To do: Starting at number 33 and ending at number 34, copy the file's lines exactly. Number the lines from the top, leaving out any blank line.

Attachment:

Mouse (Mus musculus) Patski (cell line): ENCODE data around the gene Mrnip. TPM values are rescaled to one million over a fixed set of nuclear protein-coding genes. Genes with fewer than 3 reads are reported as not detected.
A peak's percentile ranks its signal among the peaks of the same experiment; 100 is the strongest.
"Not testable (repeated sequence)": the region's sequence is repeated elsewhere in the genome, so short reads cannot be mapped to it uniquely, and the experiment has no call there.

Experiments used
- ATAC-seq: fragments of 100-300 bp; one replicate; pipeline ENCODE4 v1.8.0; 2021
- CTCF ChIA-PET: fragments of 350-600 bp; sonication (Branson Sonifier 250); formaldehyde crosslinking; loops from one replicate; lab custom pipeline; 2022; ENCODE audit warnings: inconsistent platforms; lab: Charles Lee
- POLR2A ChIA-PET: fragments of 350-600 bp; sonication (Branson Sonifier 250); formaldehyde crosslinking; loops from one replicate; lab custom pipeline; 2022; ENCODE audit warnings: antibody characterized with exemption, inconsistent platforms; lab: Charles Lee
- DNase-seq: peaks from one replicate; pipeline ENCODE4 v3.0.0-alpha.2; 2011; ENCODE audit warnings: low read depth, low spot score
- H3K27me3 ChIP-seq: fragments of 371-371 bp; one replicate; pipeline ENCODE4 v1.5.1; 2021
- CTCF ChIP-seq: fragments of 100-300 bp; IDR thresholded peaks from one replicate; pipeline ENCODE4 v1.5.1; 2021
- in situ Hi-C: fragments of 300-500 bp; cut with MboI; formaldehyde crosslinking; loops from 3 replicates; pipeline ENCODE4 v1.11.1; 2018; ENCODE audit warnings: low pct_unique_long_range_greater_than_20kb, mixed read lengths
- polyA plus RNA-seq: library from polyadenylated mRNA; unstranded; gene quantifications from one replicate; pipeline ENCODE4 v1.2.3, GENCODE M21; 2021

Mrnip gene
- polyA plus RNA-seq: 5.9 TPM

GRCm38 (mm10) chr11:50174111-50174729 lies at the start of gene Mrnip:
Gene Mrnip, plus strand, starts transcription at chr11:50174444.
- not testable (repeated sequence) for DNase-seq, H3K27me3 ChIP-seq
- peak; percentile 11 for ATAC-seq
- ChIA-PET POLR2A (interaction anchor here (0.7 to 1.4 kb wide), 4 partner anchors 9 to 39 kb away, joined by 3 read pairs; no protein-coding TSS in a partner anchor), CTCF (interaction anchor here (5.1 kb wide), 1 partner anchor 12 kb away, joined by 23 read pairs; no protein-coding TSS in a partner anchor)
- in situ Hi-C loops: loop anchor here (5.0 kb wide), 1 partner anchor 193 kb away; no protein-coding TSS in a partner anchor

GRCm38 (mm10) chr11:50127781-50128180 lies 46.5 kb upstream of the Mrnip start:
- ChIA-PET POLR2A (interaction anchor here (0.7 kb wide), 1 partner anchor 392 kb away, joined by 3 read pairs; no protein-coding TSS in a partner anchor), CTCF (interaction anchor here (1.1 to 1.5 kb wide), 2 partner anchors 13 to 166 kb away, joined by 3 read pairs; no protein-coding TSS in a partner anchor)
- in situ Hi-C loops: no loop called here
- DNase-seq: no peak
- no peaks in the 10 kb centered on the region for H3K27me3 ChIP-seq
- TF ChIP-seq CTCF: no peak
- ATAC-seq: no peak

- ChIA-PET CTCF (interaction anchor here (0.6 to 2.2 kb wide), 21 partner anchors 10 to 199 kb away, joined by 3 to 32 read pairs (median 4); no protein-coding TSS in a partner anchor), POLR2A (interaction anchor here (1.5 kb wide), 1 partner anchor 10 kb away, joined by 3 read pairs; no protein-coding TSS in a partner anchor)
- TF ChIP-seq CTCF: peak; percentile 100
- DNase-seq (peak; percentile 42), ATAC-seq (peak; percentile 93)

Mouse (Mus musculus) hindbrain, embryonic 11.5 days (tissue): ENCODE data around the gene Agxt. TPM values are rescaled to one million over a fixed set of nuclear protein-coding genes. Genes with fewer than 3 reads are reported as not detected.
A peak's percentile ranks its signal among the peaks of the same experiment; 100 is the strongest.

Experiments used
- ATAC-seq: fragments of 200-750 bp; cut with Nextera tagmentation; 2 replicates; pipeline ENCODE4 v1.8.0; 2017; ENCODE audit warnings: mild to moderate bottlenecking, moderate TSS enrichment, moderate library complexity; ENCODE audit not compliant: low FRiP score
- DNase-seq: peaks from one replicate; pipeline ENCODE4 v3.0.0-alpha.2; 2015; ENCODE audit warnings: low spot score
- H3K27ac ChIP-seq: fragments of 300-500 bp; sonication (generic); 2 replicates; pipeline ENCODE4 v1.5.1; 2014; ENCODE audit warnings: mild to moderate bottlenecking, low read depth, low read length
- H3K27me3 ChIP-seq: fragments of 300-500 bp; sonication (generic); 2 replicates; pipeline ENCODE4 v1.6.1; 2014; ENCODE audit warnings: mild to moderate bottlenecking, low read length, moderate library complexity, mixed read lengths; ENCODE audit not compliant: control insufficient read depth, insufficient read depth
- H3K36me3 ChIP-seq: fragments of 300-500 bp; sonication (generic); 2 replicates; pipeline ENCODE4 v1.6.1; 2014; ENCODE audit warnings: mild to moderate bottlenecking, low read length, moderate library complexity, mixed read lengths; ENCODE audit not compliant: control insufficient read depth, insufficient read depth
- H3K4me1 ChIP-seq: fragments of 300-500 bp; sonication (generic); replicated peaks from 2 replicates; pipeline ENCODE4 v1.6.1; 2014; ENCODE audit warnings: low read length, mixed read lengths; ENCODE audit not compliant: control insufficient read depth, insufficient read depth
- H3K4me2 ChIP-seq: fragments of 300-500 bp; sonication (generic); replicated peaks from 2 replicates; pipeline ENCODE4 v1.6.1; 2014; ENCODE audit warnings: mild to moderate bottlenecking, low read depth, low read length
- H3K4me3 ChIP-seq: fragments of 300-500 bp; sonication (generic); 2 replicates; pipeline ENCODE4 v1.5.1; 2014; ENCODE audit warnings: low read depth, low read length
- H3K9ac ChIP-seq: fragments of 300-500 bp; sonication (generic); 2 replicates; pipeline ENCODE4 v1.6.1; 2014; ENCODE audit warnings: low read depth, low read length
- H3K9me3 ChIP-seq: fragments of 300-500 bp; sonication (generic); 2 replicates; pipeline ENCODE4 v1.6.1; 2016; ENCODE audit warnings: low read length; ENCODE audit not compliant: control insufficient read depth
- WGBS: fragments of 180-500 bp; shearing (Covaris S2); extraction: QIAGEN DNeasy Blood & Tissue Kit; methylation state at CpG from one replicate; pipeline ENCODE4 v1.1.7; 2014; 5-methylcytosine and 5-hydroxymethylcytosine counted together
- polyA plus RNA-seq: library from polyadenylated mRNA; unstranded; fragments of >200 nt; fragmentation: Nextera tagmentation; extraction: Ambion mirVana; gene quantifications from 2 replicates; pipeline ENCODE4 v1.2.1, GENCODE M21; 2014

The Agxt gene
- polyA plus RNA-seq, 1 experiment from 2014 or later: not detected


Experiments used
- ATAC-seq: fragments of 200-750 bp; cut with Nextera tagmentation; 2 replicates; pipeline ENCODE4 v1.8.0; 2017; ENCODE audit warnings: mild to moderate bottlenecking, moderate TSS enrichment, moderate library complexity; ENCODE audit not compliant: low FRiP score